o gsl_fft_halfcomplex_wavetable_free(\$wavetable)

This function frees the memory associated with the wavetable \$wavetable. The wavetable can be freed if no further FFTs of the same length will be needed.

o gsl_fft_halfcomplex_backward
o gsl_fft_halfcomplex_inverse
o gsl_fft_halfcomplex_transform
o gsl_fft_halfcomplex_unpack

This function computes an in-place radix-2 FFT of length \$n and stride \$stride on the real array reference \$data. The output is a half-complex sequence, which is stored in-place. The arrangement of the half-complex terms uses the following scheme: for k < N/2 the real part of the k-th term is stored in location k, and the corresponding imaginary part is stored in location N-k. Terms with k > N/2 can be reconstructed using the symmetry z_k = z^*_{N-k}. The terms for k=0 and k=N/2 are both purely real, and count as a special case. Their real parts are stored in locations 0 and N/2 respectively, while their imaginary parts which are zero are not stored. The following table shows the correspondence between the output data and the equivalent results obtained by considering the input data as a complex sequence with zero imaginary part,

```

complex[0].real    =    data[0]
complex[0].imag    =    0
complex[1].real    =    data[1]
complex[1].imag    =    data[N-1]
...............         ................
complex[k].real    =    data[k]
complex[k].imag    =    data[N-k]
...............         ................
complex[N/2].real  =    data[N/2]
complex[N/2].imag  =    0
...............         ................
complex[k].real   =    data[k]        k = N - k
complex[k].imag   =   -data[N-k]
...............         ................
complex[N-1].real  =    data[1]
complex[N-1].imag  =   -data[N-1]

```

Note that the output data can be converted into the full complex sequence using the function gsl_fft_halfcomplex_unpack.

o gsl_fft_real_wavetable_alloc(\$n)

This function prepares trigonometric lookup tables for an FFT of size \$n real elements. The functions return a pointer to the newly allocated struct if no errors were detected, and a null pointer in the case of error. The length \$n is factorized into a product of subtransforms, and the factors and their trigonometric coefficients are stored in the wavetable. The trigonometric coefficients are computed using direct calls to sin and cos, for accuracy. Recursion relations could be used to compute the lookup table faster, but if an application performs many FFTs of the same length then computing the wavetable is a one-off overhead which does not affect the final throughput. The wavetable structure can be used repeatedly for any transform of the same length. The table is not modified by calls to any of the other FFT functions. The appropriate type of wavetable must be used for forward real or inverse half-complex transforms.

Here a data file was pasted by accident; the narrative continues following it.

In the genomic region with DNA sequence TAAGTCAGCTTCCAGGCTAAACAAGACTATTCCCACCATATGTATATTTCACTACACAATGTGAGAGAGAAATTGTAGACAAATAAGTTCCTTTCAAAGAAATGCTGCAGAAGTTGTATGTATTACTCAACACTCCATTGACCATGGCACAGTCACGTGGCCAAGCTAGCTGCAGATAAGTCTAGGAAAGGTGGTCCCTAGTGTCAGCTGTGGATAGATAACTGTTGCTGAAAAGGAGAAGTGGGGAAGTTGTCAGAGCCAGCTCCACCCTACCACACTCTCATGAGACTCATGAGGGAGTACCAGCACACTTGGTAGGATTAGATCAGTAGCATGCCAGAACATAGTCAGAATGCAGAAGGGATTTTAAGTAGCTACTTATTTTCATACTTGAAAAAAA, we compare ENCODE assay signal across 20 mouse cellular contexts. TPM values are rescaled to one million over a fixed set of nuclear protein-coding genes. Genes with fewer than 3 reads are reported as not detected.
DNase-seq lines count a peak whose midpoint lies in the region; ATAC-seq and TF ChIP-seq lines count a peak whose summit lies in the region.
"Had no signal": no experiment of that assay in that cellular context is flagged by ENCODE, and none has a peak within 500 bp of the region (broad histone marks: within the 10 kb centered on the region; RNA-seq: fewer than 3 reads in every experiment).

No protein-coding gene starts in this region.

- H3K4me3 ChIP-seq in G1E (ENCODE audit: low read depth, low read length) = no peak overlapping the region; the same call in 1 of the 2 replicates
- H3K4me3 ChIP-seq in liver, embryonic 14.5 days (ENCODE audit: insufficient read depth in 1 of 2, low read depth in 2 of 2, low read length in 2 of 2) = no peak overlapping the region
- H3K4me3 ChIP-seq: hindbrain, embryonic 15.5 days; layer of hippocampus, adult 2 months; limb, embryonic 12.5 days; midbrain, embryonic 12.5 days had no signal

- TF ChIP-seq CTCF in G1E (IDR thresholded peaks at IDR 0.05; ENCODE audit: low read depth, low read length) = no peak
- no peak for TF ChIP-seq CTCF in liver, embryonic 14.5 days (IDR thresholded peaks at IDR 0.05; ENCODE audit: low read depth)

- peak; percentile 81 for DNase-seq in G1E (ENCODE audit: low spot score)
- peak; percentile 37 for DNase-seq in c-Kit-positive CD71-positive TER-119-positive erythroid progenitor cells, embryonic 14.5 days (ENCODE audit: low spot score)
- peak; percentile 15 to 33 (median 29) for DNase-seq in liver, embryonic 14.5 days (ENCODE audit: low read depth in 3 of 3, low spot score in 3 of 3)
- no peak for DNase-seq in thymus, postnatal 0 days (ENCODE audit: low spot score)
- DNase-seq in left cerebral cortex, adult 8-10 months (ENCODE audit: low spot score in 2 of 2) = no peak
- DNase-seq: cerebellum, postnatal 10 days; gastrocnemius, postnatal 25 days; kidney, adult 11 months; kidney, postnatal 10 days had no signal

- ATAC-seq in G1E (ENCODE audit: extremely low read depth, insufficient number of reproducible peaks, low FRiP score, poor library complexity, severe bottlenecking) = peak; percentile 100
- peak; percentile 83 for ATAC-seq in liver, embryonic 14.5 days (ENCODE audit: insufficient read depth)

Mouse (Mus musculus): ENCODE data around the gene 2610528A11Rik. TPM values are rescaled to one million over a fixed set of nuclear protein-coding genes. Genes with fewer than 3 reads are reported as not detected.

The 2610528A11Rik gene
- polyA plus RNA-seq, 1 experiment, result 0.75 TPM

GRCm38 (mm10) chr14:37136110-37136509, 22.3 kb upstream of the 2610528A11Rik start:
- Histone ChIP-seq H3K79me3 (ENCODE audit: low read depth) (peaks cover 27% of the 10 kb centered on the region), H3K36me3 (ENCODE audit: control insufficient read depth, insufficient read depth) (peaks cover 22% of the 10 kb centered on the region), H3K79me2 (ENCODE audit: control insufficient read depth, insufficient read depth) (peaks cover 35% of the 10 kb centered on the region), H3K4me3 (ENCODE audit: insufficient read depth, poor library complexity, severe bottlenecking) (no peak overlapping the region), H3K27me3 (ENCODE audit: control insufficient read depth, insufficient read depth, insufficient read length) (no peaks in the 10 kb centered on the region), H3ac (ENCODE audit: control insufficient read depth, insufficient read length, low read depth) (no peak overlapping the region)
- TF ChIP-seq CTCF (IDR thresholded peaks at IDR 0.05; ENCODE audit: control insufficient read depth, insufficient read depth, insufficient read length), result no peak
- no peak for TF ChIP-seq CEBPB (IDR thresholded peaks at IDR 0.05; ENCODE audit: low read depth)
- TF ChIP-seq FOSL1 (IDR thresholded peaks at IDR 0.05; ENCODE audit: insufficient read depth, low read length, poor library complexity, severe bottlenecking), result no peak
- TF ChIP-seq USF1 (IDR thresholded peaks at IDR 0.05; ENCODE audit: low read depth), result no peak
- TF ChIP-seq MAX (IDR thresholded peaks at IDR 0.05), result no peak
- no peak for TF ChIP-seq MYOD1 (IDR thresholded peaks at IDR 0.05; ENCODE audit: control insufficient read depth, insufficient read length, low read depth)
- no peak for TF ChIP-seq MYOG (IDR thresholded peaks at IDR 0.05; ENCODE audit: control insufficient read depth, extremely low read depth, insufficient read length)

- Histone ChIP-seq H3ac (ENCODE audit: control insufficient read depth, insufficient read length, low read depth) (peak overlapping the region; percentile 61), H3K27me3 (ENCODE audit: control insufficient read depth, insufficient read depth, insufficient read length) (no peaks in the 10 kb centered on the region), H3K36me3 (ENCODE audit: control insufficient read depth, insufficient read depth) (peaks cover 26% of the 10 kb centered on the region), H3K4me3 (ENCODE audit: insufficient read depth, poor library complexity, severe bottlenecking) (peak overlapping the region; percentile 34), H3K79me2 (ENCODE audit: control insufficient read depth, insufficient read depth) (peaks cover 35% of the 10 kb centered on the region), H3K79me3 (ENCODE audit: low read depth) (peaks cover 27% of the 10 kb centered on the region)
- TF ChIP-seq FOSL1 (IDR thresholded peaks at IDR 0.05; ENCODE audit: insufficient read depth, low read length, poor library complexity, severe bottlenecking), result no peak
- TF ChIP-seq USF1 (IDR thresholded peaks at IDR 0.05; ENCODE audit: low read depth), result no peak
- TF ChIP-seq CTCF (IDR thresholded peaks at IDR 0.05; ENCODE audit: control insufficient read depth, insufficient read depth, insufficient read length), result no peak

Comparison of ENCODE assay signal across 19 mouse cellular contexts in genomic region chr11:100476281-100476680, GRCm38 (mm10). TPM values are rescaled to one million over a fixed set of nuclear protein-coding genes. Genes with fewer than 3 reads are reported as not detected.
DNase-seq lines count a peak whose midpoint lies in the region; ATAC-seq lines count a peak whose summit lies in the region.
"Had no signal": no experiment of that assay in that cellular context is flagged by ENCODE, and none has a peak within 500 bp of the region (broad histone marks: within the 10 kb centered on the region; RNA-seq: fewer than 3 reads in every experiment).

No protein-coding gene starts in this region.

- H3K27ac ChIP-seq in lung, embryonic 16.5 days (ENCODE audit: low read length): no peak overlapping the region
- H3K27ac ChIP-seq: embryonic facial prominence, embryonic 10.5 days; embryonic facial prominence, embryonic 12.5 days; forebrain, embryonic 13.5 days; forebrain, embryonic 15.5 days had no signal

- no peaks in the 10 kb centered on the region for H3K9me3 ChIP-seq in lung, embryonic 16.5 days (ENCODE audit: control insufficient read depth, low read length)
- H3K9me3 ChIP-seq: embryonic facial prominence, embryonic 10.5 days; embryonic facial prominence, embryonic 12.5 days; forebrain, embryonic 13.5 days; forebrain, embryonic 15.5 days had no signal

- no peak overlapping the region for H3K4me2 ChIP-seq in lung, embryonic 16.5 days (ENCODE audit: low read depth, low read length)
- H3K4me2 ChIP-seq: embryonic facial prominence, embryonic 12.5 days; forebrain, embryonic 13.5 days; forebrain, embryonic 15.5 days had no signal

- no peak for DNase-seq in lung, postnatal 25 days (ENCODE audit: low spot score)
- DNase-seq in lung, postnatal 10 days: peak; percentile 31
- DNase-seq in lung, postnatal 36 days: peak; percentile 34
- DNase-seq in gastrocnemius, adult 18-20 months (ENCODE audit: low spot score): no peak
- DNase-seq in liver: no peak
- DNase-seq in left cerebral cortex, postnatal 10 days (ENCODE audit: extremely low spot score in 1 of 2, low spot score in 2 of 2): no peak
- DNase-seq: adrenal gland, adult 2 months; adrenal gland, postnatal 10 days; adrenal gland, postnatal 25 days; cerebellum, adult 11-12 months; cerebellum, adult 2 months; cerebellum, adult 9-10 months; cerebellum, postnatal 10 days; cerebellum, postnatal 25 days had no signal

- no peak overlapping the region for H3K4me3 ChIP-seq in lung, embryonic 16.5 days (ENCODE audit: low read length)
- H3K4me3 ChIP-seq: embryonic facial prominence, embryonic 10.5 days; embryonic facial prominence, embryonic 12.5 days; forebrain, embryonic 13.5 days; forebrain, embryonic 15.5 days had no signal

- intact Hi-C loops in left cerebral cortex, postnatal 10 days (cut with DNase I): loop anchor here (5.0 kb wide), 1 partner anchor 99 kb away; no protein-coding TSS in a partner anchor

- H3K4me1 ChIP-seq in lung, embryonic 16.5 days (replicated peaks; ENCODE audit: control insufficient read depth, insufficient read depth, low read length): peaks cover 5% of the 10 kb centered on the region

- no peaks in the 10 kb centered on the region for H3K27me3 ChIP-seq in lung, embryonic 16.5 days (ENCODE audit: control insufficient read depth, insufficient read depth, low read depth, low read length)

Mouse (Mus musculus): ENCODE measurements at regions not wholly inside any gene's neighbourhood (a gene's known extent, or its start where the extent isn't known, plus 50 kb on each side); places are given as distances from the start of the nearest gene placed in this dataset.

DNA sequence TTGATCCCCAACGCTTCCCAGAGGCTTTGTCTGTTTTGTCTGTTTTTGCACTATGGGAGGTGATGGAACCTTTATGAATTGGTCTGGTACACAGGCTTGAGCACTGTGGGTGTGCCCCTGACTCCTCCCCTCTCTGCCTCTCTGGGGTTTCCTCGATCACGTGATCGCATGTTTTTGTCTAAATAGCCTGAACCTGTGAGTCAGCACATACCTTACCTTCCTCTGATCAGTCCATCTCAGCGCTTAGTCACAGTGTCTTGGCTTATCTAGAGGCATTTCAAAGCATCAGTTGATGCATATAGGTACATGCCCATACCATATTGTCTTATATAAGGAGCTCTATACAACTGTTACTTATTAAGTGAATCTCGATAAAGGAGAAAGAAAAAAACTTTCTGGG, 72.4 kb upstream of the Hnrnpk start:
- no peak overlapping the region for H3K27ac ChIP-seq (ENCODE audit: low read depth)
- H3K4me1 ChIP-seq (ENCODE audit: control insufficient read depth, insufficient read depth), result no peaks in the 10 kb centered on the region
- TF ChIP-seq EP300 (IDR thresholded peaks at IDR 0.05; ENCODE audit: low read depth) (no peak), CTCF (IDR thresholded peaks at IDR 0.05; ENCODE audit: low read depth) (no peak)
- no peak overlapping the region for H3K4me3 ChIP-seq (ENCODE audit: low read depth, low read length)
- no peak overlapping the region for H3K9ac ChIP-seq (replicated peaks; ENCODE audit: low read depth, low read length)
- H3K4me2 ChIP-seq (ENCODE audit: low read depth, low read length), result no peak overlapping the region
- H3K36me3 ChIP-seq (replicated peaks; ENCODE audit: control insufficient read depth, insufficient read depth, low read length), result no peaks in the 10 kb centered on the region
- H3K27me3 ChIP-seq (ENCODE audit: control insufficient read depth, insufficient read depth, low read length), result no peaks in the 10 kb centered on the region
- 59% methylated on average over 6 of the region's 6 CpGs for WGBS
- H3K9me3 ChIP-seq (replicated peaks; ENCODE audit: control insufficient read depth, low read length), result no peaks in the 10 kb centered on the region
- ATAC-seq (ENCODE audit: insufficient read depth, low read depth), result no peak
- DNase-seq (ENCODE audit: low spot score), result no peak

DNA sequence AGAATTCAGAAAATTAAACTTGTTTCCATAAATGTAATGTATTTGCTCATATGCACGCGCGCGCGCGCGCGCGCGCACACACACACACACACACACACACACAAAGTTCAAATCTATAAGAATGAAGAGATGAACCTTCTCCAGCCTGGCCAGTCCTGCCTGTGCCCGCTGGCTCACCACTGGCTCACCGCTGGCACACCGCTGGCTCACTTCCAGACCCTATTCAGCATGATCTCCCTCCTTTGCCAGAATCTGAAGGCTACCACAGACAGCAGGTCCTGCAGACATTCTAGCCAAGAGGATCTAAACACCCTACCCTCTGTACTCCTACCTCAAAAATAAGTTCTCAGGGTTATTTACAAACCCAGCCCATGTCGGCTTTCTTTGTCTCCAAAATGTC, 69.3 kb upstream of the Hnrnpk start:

o gsl_fft_real_wavetable_free(\$wavetable)

This function frees the memory associated with the wavetable \$wavetable. The wavetable can be freed if no further FFTs of the same length will be needed.

o gsl_fft_real_workspace_alloc(\$n)

This function allocates a workspace for a real transform of length \$n. The same workspace can be used for both forward real and inverse halfcomplex transforms.

o gsl_fft_real_workspace_free(\$workspace)

This function frees the memory associated with the workspace \$workspace. The workspace can be freed if no further FFTs of the same length will be needed.

o gsl_fft_real_transform
o gsl_fft_real_unpack
This module also includes the following constants :
o \$gsl_fft_forward
o \$gsl_fft_backward
For more informations on the functions, we refer you to the GSL offcial documentation: <http://www.gnu.org/software/gsl/manual/html_node/>

### AUTHORS

Jonathan Duke Leto <jonathan@leto.net> and Thierry Moisan <thierry.moisan@gmail.com>